As Calgary’s resale housing market nears the end of the year, MLS statistics for the month of November followed what has been a similar pattern throughout 2019.
Demand and transaction activity during the month was down from a year ago. Listings and the inventory of homes for sale on the market continues to decline. And prices have remained fairly stable with a slight drop from last year’s levels.
Ann-Marie Lurie, chief economist with the Calgary Real Estate Board, said some of the year-over-year decline in MLS sales in November is based on some pull back in the apartment condo sector.
“We’ve actually had some improvements in both the attached and the detached. That’s been fairly consistent most of the year. On the whole when we look at our sales activity, we’re pretty much very comparable to previous years’ levels,” she said. “We haven’t changed much from them. But we’re still below longer-term trends and there are signs of stabilizing – stabilizing at lower levels.
“What’s interesting about the sales to me is that most of the growth is really driven by the more affordable side of the market. That’s where the sales activity seems to be improving. So it’s a market where there’s different trends depending on what you’re looking at.”
Key stats from CREB’s monthly MLS November report and their comparison to November 2018 include:
- MLS sales dipped by 1.02 per cent to 1,160;
- Dollar volume was down 1.50 per cent to $512 million;
- New listings decreased by 3.45 per cent to 1,848;
- Inventory of homes for sale at the end of the month was off by 10.35 per cent to 5,858;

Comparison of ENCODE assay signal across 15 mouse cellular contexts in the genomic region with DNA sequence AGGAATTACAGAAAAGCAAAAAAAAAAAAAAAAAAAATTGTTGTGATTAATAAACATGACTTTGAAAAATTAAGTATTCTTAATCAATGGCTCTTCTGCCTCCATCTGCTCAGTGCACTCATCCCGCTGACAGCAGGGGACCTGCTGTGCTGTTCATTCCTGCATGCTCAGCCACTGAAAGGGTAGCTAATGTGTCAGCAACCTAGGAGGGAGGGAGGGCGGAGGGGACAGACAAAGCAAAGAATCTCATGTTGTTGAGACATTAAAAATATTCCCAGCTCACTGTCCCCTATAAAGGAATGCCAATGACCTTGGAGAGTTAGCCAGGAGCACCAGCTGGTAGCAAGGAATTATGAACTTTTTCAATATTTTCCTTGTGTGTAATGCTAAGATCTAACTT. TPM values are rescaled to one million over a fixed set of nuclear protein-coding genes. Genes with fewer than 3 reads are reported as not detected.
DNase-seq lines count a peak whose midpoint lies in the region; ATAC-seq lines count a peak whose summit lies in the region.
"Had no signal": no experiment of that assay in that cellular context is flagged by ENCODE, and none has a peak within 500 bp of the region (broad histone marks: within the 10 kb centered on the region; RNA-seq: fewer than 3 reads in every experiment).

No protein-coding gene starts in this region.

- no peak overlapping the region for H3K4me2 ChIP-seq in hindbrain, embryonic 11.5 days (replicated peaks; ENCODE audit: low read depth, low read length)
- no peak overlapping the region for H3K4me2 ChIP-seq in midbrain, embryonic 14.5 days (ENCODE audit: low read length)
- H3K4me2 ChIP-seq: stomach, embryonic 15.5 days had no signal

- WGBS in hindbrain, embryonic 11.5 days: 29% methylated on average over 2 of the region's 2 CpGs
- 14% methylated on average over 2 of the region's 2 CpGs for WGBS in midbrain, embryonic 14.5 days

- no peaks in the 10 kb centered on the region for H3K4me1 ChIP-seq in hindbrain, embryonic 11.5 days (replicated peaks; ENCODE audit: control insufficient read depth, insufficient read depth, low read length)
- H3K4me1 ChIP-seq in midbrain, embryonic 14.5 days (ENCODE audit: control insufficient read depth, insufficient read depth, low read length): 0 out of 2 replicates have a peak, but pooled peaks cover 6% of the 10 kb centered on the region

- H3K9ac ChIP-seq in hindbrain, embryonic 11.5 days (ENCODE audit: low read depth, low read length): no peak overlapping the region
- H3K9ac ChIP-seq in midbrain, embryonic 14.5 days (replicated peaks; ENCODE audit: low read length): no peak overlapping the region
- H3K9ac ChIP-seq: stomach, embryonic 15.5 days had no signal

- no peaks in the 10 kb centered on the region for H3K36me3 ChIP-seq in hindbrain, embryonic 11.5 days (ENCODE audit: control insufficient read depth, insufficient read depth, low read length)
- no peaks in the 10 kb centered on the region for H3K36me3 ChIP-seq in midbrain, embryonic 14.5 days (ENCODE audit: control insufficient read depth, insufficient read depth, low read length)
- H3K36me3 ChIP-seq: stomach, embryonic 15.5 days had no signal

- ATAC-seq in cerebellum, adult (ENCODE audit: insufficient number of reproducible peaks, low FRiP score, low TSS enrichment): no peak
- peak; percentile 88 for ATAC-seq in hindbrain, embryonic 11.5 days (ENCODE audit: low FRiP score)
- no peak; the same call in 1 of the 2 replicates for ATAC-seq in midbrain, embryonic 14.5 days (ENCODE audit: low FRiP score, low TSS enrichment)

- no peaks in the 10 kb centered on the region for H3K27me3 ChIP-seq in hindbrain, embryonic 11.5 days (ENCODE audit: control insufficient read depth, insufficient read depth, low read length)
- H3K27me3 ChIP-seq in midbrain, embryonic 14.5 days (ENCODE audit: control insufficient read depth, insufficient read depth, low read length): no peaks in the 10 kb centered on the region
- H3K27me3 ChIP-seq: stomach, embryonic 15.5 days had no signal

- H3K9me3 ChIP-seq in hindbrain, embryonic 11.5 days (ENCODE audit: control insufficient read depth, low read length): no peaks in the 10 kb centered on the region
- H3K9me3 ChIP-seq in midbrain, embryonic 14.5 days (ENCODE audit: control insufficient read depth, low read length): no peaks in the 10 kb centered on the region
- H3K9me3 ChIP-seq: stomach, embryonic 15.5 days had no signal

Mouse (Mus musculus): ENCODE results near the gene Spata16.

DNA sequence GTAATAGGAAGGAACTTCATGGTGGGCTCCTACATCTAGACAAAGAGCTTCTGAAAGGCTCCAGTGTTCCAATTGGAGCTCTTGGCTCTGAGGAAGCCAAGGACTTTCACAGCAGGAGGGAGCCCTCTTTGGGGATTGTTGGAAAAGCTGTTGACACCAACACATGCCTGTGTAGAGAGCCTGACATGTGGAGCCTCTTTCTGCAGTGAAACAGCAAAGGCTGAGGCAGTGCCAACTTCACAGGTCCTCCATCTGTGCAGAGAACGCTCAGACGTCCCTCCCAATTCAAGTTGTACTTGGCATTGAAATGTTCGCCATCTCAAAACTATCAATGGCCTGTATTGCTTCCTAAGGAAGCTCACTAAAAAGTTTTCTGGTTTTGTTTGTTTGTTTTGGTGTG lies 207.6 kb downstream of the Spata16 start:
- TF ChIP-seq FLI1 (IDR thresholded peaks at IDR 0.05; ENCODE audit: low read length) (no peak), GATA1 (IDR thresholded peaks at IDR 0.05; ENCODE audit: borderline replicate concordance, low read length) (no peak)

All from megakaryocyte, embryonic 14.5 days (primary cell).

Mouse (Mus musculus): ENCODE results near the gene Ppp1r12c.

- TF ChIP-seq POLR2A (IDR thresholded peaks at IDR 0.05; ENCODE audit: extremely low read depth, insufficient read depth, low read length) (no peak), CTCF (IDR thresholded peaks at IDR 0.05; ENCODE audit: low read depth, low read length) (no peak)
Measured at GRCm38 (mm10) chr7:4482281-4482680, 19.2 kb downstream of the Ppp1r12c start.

- Months of supply to sell a home, which is determined by the inventory and the level of current demand, declined by 9.42 per cent to 5.05 months from 5.58 a year ago;
- The benchmark price – which the board says reflects the typical home in a market – dropped by 2.31 per cent to $419,900;
- The median price was up by 0.85 per cent to $400,000;
- The average sale price was down 0.48 per cent to $441,418;
- The sales to new listings ratio increased by 1.54 per cent to 62.77 per cent;
- The sales to list price ratio fell by 0.16 per cent to 96.22 per cent; and
- The days on the market to sell a home rose by 3.25 per cent to 65 days from 63 a year ago.
Lurie said the trend to more affordable housing options is partially due to the struggling economy the city is still facing.
“If we think about what’s happened in our economy there’s been job growth but it’s been in sectors that are traditionally lower paid. We haven’t seen any real resurgence in the energy sector. The growth that we’re having is supporting what we’re seeing in the lower end of the market,” she said. “There’s more of a push toward that affordable product. There’s also the (mortgage) stress test in place which makes it much more difficult for people to qualify for higher-priced properties.
“That combination of those two factors is why we aren’t really surprised that we’re seeing that improvement on the affordable side of the market.”
Lurie said the fact that listings continue to fall as well as the inventory indicates fewer people are putting their homes on the market for sale which is not surprising when you have an environment where prices have been falling.
“If people can’t get a price that they’re looking for, they tend to pull their listing. We’re also seeing a pullback on the new home side as well which is helping basically reduce the supply in the market. We’re seeing that that pullback in inventory is really just a result of less people listing their homes than they used to and they’re adjusting to really the new sales or demand pattern that we’re seeing in the market,” she said.
Lurie said prices continue to ease from what they were a year ago.
“We are seeing the adjustments in sales and inventory slowly occurring but we’re still in an over supplied market and it’s going to take some time before we start to see much more stabilization in pricing,” she said, adding that she suspects the price declines are much higher in the upper end of the market compared to the lower range of home values.